My only caveat with styles as they are currently is that they are mutually exclusive. This means that we can’t apply multiple separate styles to an element, like say, have a heading in a dark color that’s centered. If we want another heading that is white and left-aligned, we would need to create a new text style variation. For now this means that our styles can get pretty bloated with many variations as opposed to using something like design tokens.

Use realistic data

Forget using lorem ipsum and John Doe filler text in our designs. Sketch now has the ability to import text and images from external data sources to prefill symbol overrides. So instead of a single generic name across a set of symbols (or having to change them manually), we can now have more realistic mockups with a whole array of variable data. I’m planning to dive into this in more detail soon, but Sketch’s documentation is a great starting point.

Sketch on the Terminal

Sketch also includes a tool for interacting with Sketch files from the command line interface in Terminal. It’s called sketchtool. (If we want to use it, we’ll likely need to add it to our $PATH first.) Why might we want to access Sketch from the command line? The sketchtool command can speed up batch exports, help us get more detailed data about our Sketch files, and become a small part of a larger script automation. For instance, combined with an app like Hazel, we could watch a folder or file for changes and automatically export specific (or all) artboards with a command line script. Learn more from these handy links:

Plugins for automation

With plugins, we can automate design in Sketch even further. Depending on what we want to do, there’s a good chance we can find a plugin to help automate it. Here are a few I’d recommend to start:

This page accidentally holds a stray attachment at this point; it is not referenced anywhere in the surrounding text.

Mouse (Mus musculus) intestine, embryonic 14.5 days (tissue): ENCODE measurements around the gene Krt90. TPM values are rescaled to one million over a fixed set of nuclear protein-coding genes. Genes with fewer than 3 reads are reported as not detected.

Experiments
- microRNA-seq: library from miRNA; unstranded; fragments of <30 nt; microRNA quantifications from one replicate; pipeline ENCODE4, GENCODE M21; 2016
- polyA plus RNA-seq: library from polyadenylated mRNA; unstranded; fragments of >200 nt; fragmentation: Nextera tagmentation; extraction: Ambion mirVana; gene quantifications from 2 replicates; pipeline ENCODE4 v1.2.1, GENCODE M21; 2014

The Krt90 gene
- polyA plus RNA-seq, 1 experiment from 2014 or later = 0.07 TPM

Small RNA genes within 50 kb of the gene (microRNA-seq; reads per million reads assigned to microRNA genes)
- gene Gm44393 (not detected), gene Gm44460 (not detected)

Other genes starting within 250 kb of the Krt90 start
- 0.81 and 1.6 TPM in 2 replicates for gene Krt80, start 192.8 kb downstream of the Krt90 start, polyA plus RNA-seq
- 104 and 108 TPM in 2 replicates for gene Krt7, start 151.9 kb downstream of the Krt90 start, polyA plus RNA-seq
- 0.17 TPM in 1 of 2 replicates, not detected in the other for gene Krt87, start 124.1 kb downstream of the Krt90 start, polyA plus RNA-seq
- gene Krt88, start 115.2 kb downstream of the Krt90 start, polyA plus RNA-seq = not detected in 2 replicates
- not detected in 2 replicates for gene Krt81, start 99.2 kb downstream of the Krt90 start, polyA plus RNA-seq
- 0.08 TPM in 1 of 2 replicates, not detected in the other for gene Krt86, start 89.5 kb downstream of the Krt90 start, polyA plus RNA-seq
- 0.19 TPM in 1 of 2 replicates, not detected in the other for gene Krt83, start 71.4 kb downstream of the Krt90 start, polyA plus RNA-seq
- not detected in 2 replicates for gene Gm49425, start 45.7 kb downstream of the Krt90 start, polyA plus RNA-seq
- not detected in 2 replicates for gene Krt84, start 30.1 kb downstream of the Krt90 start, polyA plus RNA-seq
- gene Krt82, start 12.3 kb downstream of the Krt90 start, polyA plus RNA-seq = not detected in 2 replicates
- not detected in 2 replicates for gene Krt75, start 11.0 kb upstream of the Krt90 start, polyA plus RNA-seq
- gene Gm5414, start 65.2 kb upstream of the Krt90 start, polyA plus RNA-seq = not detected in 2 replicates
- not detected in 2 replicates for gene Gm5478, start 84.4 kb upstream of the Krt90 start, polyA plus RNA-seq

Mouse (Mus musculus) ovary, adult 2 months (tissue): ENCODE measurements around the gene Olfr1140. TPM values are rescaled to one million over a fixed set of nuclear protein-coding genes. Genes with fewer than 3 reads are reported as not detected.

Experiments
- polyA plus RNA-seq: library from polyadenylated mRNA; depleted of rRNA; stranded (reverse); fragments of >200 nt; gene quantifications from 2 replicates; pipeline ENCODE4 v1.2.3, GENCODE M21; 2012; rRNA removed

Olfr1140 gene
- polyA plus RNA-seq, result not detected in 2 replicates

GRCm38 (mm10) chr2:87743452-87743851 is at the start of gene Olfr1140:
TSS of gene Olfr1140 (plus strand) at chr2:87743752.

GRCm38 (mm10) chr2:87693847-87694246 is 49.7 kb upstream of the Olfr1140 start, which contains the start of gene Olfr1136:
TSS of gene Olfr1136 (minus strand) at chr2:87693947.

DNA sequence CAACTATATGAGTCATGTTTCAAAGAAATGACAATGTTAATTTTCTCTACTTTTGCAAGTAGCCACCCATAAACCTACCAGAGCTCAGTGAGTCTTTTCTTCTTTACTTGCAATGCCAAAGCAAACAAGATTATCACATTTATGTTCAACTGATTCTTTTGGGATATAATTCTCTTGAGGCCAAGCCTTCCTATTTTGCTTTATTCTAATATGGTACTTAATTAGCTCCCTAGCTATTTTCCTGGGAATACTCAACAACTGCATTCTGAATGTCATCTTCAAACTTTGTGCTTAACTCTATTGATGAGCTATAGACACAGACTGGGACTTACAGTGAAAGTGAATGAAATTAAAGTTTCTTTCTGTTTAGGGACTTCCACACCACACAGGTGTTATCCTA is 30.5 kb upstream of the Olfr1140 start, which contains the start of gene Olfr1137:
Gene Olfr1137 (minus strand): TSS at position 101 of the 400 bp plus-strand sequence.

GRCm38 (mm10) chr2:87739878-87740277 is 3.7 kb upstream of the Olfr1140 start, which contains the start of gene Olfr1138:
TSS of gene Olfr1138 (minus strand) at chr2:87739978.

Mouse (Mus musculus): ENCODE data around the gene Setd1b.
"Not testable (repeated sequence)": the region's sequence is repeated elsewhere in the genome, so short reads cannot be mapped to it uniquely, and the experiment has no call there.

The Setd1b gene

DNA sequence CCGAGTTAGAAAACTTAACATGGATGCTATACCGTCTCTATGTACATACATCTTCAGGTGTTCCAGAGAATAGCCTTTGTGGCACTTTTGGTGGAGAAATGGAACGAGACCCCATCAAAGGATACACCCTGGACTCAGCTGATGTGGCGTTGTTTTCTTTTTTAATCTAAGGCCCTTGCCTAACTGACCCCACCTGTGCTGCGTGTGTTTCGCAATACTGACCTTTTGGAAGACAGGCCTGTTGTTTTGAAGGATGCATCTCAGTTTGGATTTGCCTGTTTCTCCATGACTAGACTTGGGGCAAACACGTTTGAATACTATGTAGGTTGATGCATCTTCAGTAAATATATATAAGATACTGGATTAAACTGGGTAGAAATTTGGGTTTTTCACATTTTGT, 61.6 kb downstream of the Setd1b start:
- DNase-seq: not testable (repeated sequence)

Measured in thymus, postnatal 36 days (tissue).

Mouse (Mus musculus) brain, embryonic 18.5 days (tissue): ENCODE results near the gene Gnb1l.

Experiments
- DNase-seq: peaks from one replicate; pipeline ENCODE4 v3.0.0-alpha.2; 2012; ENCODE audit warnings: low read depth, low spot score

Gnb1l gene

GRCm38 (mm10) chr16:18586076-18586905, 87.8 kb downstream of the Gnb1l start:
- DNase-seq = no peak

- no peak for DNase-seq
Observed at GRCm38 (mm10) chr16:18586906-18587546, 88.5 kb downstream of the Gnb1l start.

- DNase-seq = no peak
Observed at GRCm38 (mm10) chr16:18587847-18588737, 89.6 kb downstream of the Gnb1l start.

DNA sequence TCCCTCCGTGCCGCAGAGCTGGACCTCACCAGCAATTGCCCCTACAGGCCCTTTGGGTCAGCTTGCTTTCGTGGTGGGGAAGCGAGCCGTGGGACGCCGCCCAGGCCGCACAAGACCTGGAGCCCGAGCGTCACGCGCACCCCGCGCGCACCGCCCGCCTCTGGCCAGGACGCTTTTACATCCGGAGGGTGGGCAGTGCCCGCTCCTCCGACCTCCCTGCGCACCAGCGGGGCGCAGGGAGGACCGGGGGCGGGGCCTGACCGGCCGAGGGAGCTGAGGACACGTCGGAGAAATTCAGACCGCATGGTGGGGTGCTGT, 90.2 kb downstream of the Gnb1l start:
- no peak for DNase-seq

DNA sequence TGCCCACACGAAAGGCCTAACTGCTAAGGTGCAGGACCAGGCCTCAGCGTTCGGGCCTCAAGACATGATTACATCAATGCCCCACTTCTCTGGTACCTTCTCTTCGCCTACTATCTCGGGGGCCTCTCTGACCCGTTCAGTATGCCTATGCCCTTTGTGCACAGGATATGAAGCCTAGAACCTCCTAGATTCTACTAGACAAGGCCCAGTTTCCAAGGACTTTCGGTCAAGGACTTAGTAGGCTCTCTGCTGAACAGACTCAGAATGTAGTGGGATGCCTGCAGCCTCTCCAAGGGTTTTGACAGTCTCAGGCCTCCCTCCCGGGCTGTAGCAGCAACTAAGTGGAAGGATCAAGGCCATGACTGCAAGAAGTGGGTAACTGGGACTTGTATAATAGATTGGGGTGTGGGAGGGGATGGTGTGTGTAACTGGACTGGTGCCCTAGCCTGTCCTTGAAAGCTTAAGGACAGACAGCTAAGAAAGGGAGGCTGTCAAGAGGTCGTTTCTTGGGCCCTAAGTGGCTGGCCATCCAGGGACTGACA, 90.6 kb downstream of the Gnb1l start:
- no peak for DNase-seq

• Sketch Chart - Create variety of charts automatically from real data.
  • Looper - Duplicate, rotate, scale, and move shapes to quickly create patterns.
  • ImageOptim - Optimize images as you export them.
  • Data Populator - Add meaningful data to mockups using JSON or APIs.
  • InVision Craft - Automate exporting artboards and prototypes to InVision, & importing data from a variety of sources.
  • Sketch Cleaner - Remove unused layers and layer styles and automatically sort layers from top to bottom and left to right on the canvas.

And so much more

This is the tip of the iceberg of things we can do to help automate our workflow. Using tools we already have, we can begin finding ways to skip the tedium, cut down on repetition, and save ourselves work by being mindful of our tools and exploring the options available in more detail. By automating what we can, we’ll save ourselves time and mental energy for the more important and valuable tasks. Want even more automation? Subscribe! I’ll be writing about more tools for automating the design workflow over the coming months.